Why? Because we know that there were numerous cases in which people in the Intelligence Community tried to stop the White House from making various hyperbolic or unsubstantiated claims, precisely because they were not supported by the Intelligence Community's consensus estimates.

What we have here is a serious intelligence failure, but one that in itself would almost certainly not have led to war, at least not on the grounds of there being an imminent threat to the United States. Recognizing that it was an insufficient casus belli the White House then hyped it up with all manner of unsubstantiated mumbo-jumbo.

And for this the Intelligence Community owes the president an apology?

Just as the president did last summer when he forced an apology from George Tenet over the Niger-uranium claims and then tried to put the matter to rest without firing Tenet or asking for any kind of investigation, he now wants to pocket the blame being heaped on the Agency (because it absolves him politically) without having any sort of investigation to get to the heart of what happened.

Why? Simple. Because any truly independent investigation of how this all unfolded would expose the administration's systematic exaggeration of what we knew about the threat Iraq posed and, almost certainly, its willful deception of the American people.

Friends, a brief personal and house-keeping note. As I wrote when I arrived in New Hampshire a couple weeks ago, I wasn't able to send email, only receive it. I eventually came up with a work-around that allowed to send a few time-sensitive emails. But sending that way was complicated and time-consuming. So lots of emails went unanswered. And, with all the rush of running from one campaign event to another, a backlog of unread emails numbering upwards of a thousand built up too.

In any case, I'm not going to be able to respond to all of these. But I will read them all and respond to as many as I can. So if you've asked some question and haven't heard back from me yet, please bear with me for a few days while I'm working through the backlog, which I'm going to try to do this weekend.

Also, some of you have noticed that we've been having intermittent server problems going back a week or so. In most cases this has just been slow downloading. But in a few cases on one day over the weekend the site was, albeit briefly, almost totally inaccessible.

Part of this is due to some egregiously bad service by our Web hosting provider. Some has been due to the spike in traffic during the last week before the primary (if we're lucky I think we'll have a bit over 400,000 individual readers this month). But the big issue is that the hosting set up that worked when we were dishing out six or seven hundred page views a day two or three years ago just isn't up to the task of managing the sixty or seventy thousand page views per day we're serving up now.

We didn't want to make a switch to an altogether new set up while I was reporting from New Hampshire because when you make such a switch-over there's always a chance that the site can go down entirely or various other glitches can come up. As it happened, there was quite enough mixing of two worlds for my taste, sitting down for a quick meal at the Merrimack restaurant, trying to find my way out of my oversized parka, and yelling into my cell phone to the tech support dudes down in Georgia about why a guaranteed 72 hour turn-around for getting my site fixed (three days before the primary) really didn't strike me as a satisfactory answer.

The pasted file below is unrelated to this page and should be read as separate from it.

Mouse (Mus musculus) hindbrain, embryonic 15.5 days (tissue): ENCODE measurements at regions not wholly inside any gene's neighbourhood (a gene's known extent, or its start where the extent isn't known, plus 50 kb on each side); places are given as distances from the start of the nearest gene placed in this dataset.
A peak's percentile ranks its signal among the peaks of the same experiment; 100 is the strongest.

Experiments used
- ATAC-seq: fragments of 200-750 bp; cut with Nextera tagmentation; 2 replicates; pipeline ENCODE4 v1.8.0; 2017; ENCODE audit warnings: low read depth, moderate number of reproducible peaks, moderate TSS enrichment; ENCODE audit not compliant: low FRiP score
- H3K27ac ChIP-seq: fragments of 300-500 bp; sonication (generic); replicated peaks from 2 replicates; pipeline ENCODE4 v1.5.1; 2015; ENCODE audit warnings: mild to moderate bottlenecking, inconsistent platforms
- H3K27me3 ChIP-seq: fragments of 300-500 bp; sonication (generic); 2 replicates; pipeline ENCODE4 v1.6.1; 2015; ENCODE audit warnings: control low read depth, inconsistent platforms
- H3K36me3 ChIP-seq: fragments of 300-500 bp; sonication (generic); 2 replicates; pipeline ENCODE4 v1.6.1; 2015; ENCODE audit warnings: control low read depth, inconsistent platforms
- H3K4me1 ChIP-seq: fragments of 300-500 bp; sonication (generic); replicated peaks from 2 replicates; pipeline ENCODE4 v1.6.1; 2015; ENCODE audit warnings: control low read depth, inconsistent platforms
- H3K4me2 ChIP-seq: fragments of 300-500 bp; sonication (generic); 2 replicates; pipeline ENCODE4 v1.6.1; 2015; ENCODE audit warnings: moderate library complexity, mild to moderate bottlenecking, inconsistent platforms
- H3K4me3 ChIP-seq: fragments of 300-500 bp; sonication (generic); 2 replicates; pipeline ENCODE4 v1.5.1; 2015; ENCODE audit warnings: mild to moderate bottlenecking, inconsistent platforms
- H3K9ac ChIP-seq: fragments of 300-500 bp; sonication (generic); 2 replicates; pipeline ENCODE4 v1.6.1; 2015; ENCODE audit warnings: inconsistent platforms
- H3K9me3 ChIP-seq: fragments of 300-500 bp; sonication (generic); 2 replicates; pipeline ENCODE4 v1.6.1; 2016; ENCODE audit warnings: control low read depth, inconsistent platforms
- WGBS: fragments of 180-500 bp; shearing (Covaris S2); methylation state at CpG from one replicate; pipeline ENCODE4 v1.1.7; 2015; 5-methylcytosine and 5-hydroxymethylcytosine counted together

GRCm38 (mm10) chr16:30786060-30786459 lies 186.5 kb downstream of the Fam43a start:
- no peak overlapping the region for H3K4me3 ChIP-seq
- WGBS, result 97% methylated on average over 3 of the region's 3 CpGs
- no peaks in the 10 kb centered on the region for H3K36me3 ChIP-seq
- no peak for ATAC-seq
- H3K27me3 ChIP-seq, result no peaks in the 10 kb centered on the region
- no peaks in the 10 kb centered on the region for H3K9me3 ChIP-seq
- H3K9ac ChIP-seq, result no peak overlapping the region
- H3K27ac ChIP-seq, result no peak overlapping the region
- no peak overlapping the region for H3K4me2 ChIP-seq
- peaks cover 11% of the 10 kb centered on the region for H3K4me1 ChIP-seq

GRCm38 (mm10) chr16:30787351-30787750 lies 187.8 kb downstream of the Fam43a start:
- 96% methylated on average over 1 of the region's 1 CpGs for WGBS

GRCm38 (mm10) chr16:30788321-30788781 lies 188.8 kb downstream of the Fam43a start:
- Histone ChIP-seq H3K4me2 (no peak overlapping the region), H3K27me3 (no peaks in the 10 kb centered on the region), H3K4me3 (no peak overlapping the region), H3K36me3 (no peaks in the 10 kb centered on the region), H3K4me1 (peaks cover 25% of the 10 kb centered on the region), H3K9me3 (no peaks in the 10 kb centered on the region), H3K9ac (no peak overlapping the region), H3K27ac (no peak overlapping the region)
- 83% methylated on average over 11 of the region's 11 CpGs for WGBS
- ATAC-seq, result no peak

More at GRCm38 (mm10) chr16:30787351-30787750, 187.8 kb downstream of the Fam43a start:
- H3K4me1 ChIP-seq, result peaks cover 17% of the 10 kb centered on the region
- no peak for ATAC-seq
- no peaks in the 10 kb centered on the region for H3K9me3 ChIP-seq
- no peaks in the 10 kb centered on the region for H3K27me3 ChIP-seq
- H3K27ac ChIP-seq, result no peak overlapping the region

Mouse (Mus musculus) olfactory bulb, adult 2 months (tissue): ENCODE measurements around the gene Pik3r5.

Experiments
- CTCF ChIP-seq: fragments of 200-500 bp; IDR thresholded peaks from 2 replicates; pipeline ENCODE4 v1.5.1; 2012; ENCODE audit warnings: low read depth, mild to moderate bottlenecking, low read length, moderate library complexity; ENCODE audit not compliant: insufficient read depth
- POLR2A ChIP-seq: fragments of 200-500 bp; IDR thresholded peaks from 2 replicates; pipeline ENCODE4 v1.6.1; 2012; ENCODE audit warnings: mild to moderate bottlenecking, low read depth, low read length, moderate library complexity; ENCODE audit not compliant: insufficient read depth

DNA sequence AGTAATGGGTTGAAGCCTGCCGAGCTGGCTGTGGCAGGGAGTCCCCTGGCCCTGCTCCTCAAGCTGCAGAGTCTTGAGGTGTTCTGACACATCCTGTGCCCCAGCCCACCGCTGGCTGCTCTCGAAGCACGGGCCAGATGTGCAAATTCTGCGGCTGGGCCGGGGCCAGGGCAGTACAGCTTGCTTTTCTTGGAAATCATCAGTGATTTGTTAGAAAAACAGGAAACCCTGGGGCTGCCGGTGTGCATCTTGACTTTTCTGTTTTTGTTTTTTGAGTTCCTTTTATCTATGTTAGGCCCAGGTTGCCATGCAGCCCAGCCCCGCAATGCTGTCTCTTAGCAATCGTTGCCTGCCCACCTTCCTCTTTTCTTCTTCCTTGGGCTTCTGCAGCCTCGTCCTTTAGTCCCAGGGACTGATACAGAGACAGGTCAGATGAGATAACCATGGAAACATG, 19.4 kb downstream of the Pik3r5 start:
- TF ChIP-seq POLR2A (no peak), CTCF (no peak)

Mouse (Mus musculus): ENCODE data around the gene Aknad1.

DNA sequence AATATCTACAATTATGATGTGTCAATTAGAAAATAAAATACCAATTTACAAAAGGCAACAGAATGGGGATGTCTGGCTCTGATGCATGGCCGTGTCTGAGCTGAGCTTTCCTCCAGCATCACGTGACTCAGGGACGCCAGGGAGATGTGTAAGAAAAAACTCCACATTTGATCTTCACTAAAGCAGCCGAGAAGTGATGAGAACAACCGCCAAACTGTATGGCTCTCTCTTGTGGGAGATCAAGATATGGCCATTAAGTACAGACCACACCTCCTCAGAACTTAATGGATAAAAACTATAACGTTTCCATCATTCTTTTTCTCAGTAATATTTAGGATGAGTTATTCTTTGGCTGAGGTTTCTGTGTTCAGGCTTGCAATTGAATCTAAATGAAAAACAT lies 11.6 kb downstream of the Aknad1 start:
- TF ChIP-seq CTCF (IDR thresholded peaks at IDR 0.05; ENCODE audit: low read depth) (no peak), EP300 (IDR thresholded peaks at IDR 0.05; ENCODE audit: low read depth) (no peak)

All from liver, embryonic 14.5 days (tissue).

In any case, we're going to be working on finding a robust set-up that will be able to grow with the site. So a new faster-loading TPM should be on the way soon.

Roy Neel has a message up on the Dean blog introducing himself and giving a status report to the campaign's supporters. It's worth a read. And I think he strikes the right note -- to some extent just by communicating in this fashion.

None of this changes my view that the outlook for the Dean campaign is bleak. (I think the window of opportunity is closing. And if Dean doesn't even contest the Feb. 3rd contests and doesn't place well, titanic forces will come into play that will be all but impossible to turn back.) But I admire their pluck. And who knows? Stranger things have happened. In fact, one just did. Two months ago, Kerry's campaign looked like a sinking ship and today he's probably on the way to the nomination.

Also of interest, Lisa DePaulo's new piece on Joe Trippi is available on the GQ web site.

Drats! There I go again, giving Mr. Perle too much credit. In my last post I told you how Richard Perle is in another controversy after giving a speech at a fundraiser for an organization the United States government classes as a terrorist group.

But a reader just pointed out to me that I seem to have gotten one detail a bit off.

I said that Perle had told the Post that his speaking fee was going to the Red Cross, and that Perle was surprised when the Post reporter told him that the Red Cross had decided not to accept any monies from the event.

But that's not quite what it says he said. The article quotes Perle telling the Post that "all of the proceeds [from the fundraiser] will go to the Red Cross."

But he says nothing about his speaking fee going to the Red Cross.

In fact, the article doesn't say explicitly that Perle even received a speaking fee, though it clearly implies that he did.

The article reports that "Perle declined to say how much he received." Later, the article has Perle explaining that the speech was arranged by something called the Premiere Speakers Bureau. Now, speakers' bureaus generally set up paid speeches. Not always, I suppose. But it's a good indication. Also, if he did the speech gratis why would he decline to say how much he got? Why not say he did it gratis and avoid any question or controversy?

As I say, we don't know, but the logic of the Post's piece points strongly toward the conclusion that Perle was paid to give this speech at a fundraiser for a terrorist organization. And if he got one, there's no indication he's given that fee back or given it to some other charity.

Should an advisor to the Pentagon be pocketing a fee for helping to raise money for a terrorist organization?